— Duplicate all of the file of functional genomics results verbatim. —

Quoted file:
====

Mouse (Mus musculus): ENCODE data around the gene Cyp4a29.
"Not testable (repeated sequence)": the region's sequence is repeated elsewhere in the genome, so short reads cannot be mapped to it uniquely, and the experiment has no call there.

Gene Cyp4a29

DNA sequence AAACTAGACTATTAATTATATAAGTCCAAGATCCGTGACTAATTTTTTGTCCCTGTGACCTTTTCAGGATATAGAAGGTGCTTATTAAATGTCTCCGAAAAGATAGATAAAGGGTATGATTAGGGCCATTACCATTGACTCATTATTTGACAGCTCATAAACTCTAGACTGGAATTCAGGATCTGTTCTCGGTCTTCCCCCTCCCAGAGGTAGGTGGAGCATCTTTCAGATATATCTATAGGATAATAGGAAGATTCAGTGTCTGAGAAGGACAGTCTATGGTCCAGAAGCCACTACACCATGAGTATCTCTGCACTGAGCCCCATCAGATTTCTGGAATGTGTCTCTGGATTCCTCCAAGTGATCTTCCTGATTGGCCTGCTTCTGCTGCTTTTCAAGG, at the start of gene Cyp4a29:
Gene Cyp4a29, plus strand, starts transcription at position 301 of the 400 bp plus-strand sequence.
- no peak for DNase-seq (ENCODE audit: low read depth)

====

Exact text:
Mouse (Mus musculus): ENCODE data around the gene Cyp4a29.
"Not testable (repeated sequence)": the region's sequence is repeated elsewhere in the genome, so short reads cannot be mapped to it uniquely, and the experiment has no call there.

Gene Cyp4a29

DNA sequence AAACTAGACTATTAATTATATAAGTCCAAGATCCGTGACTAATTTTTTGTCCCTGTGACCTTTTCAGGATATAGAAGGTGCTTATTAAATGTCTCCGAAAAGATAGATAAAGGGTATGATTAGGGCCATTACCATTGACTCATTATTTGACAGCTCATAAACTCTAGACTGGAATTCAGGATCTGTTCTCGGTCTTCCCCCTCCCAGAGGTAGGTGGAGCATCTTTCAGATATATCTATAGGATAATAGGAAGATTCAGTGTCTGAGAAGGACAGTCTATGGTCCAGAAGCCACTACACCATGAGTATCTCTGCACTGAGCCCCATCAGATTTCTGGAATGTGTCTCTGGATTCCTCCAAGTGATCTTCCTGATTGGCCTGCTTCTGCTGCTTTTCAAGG, at the start of gene Cyp4a29:
Gene Cyp4a29, plus strand, starts transcription at position 301 of the 400 bp plus-strand sequence.
- no peak for DNase-seq (ENCODE audit: low read depth)